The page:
Easy DIY Large Art Work
Customise and make your own easy DIY large art work. Combining my love of food and drinks puns with my love of art, this is a great inexpensive easy way to make a unique piece of art for just the cost of a blank canvas.
This took me around a day, including time to allow for for the paint to dry. When you get bored with it, just paint over, and make another one!
- Large canvas
- Paint & brushes
- Computer, Printer and some form of editing software
- Masking tape
First identify the size and relative dimensions of your canvas. Then paint it fully in your back ground colour. I used white, as I wanted a clean minimal look.
It is an option to leave the canvas unpainted which will save time and money, but I wanted a crisper white with a slight sheen rather than the off white mat fabric of the canvas.
Using a suitable program like photoshop, word or powerpoint on the computer (I used pixelmator a kind of photoshop light program) to mock up your artwork. decorative script fonts work best for something like this, as the flaws in the text look more intentional.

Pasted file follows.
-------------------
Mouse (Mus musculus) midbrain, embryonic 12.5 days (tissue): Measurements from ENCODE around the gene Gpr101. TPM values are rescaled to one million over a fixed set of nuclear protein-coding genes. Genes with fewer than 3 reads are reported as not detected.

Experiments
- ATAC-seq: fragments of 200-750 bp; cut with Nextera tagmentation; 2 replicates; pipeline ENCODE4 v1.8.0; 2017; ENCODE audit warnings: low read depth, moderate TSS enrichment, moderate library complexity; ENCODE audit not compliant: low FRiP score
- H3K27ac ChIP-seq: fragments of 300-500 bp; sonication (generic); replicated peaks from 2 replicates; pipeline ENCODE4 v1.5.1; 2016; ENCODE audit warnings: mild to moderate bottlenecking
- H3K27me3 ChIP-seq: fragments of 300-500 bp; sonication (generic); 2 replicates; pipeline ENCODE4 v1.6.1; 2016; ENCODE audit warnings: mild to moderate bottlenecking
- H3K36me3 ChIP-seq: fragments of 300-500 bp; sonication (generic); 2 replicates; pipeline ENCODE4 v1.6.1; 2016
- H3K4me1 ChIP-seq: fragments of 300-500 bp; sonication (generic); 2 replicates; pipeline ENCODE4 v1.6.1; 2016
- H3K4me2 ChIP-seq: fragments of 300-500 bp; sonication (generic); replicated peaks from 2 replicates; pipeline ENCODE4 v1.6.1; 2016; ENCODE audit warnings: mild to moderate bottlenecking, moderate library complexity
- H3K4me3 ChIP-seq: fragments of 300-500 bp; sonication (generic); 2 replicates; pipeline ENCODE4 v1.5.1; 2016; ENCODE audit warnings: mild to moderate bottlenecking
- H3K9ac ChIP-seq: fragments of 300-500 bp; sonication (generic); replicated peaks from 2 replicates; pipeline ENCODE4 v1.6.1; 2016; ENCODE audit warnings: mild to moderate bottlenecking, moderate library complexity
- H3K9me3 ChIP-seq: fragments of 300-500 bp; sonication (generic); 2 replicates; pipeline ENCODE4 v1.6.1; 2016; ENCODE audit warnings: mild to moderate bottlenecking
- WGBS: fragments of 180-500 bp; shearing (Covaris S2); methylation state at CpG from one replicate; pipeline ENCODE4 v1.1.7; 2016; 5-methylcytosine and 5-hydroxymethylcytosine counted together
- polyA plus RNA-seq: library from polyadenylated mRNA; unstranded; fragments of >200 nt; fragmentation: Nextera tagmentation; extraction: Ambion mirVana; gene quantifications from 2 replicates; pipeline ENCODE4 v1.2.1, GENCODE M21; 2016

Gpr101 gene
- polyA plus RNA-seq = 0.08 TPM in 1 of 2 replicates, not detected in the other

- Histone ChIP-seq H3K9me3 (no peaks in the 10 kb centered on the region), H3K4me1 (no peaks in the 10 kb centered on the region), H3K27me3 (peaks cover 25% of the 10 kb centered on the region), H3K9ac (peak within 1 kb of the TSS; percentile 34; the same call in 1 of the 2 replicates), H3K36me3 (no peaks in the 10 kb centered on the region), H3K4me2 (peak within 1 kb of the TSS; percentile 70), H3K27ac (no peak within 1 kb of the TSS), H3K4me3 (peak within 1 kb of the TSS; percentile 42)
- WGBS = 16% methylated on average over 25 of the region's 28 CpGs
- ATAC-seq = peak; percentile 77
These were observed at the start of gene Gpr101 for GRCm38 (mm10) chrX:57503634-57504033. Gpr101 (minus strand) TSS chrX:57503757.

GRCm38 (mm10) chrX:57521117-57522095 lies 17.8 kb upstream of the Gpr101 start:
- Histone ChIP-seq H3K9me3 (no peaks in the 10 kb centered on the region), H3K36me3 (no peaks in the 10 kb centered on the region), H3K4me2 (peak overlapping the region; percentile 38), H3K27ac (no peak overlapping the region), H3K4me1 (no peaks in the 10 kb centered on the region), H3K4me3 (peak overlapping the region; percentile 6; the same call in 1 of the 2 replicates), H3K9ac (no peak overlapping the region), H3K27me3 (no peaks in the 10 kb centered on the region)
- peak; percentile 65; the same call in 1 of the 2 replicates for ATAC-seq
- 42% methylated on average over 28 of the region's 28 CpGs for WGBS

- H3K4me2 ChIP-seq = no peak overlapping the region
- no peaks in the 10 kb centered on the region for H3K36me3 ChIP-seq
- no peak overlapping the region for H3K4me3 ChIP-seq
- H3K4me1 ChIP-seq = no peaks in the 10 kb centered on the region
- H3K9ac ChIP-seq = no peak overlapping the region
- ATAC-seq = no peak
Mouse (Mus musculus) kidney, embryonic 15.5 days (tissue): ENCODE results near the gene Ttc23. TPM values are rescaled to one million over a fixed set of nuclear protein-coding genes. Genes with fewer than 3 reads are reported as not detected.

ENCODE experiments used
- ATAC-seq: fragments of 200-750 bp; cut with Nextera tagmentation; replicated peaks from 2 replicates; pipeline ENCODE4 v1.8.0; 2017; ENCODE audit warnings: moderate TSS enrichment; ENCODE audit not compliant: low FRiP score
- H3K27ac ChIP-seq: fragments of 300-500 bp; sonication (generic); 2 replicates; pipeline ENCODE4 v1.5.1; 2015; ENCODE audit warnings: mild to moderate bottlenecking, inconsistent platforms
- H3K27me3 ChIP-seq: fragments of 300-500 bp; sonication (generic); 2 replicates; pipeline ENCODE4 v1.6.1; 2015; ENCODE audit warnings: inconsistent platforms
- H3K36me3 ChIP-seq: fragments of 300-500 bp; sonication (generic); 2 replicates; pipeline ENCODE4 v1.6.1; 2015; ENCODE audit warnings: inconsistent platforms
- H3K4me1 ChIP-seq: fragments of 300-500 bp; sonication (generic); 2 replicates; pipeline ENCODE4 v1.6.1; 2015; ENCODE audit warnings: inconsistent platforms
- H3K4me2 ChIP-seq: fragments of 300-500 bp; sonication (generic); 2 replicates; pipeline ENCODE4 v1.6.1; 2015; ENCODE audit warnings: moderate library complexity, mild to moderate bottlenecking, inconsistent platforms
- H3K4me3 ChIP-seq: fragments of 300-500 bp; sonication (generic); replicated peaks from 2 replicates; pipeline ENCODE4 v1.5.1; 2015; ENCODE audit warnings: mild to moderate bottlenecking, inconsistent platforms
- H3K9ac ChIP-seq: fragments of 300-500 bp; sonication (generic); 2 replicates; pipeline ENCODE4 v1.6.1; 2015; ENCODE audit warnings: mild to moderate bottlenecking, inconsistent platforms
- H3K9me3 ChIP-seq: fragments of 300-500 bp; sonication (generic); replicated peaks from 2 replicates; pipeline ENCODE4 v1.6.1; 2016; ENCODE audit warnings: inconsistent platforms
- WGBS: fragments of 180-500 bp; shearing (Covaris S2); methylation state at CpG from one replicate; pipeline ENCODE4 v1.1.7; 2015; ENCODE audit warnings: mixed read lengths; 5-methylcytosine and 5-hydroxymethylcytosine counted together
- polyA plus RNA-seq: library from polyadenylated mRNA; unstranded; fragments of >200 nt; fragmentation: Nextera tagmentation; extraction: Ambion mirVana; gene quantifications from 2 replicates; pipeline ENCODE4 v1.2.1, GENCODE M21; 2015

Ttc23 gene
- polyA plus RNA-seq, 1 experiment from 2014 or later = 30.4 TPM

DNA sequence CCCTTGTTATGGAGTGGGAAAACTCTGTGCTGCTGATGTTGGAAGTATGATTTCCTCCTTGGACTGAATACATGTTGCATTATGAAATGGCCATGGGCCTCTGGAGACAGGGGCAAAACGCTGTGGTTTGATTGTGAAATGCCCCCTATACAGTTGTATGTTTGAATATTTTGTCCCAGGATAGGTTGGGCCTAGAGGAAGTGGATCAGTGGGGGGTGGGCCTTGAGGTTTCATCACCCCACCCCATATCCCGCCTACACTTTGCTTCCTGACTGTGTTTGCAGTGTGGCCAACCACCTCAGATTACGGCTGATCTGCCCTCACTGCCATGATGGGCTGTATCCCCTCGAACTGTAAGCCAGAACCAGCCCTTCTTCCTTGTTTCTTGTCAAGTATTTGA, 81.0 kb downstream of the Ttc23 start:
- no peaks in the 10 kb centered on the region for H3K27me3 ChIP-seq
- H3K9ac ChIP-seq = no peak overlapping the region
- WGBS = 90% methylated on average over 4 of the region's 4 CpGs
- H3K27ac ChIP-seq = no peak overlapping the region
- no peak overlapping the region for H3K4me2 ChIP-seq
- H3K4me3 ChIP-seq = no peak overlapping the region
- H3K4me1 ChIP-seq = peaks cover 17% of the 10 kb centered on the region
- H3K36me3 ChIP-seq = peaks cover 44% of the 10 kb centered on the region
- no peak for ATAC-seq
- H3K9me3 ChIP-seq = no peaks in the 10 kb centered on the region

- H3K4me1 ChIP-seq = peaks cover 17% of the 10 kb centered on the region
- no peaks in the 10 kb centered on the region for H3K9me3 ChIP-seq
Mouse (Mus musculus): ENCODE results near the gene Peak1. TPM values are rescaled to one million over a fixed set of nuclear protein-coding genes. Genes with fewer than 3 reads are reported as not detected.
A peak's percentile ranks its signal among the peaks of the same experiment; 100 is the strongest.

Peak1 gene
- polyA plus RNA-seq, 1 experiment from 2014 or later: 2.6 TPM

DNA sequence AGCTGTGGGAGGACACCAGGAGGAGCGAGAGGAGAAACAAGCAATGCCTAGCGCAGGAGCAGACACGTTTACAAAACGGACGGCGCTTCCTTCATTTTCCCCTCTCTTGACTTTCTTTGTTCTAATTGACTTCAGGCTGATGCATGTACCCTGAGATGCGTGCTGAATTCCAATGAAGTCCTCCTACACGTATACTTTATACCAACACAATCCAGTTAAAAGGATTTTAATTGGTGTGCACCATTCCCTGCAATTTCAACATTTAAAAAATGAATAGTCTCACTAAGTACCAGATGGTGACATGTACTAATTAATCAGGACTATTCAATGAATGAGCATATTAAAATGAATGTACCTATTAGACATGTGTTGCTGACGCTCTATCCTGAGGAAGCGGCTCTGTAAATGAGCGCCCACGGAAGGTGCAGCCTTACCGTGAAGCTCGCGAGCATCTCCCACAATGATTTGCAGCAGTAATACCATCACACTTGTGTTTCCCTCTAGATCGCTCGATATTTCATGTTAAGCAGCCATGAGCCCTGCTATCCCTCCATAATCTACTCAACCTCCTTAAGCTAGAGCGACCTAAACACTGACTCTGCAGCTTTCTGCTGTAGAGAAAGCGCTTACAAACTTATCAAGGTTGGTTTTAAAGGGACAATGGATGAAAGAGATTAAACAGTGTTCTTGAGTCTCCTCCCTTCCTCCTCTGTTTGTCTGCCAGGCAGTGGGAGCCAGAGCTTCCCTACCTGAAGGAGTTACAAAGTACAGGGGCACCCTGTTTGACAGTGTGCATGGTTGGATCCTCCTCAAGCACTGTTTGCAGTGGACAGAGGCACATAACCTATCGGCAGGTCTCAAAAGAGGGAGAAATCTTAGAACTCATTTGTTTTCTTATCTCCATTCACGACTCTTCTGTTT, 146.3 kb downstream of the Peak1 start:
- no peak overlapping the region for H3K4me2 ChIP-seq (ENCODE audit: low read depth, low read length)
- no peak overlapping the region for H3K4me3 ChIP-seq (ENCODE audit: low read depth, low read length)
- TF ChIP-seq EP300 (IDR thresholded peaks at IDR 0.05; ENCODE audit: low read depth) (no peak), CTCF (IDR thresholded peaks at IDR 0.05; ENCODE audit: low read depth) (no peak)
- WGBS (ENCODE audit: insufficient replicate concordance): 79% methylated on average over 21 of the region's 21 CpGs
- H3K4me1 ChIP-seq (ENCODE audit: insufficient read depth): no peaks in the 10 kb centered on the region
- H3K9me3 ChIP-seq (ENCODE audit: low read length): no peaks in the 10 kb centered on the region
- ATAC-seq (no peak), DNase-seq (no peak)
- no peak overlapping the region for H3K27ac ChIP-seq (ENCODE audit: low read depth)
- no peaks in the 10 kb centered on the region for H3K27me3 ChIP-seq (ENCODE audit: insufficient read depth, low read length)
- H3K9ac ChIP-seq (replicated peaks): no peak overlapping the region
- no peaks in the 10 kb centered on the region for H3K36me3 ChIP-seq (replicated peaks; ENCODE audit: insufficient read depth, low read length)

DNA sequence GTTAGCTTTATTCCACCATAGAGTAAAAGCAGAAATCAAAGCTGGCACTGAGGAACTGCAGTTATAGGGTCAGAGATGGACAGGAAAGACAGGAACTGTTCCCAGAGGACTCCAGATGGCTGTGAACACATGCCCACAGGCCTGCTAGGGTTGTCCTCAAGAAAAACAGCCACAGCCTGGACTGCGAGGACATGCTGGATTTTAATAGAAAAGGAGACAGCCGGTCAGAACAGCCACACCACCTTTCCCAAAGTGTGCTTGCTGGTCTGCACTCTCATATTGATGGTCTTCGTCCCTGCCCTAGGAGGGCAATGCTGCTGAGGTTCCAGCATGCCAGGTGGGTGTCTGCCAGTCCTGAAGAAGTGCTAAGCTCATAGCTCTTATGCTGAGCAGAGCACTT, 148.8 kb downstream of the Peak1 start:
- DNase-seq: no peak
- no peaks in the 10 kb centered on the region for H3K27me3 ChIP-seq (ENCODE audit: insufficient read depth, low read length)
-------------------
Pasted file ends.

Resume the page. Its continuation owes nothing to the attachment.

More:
Use the dimensions of your physical canvas scaled down to A4 or A3 (dedending upon your printer size) to get the correct dimensions of your digital mockup.
I missed a step here by not reversing my image, which made more work in creating the transfer. So go ahead and flip the image so its reversed.
With the reversed image, enlarge the quote to full size, and cut and paste the full image into “pieces”. Allow a small amount of overlap/ duplication, which will make re assembly much easier.
Once all the images have been sliced and cut, print them out and tape together into one large picture.
This is not particularly pretty…it it gives enough information to easily transfer the full quote to the canvas.
As I said before, I missed out the critical step of reversing the image.
If the image is reversed, you can use the ink from the printer to transfer to the canvas. Because I missed out this step, I had to go over the words in pencil to create the transfer.
It was not as time consuming as it looks. But annoying as I could have avoided it.Tape this large transfer on to your canvas to make sure it doesn’t move.
Then using a blunt object (like the back of a spoon), rub the outline of the words to leave an imprint on your fresh canvas.
Then using a thin paint brush and black paint, fill in the words on the canvas. Sorry – I forgot to take any photos of this stage.
I will photograph a demonstration and upload as soon as possible.
This now hangs in our dining room as a little reminder (for me) not to over indulge!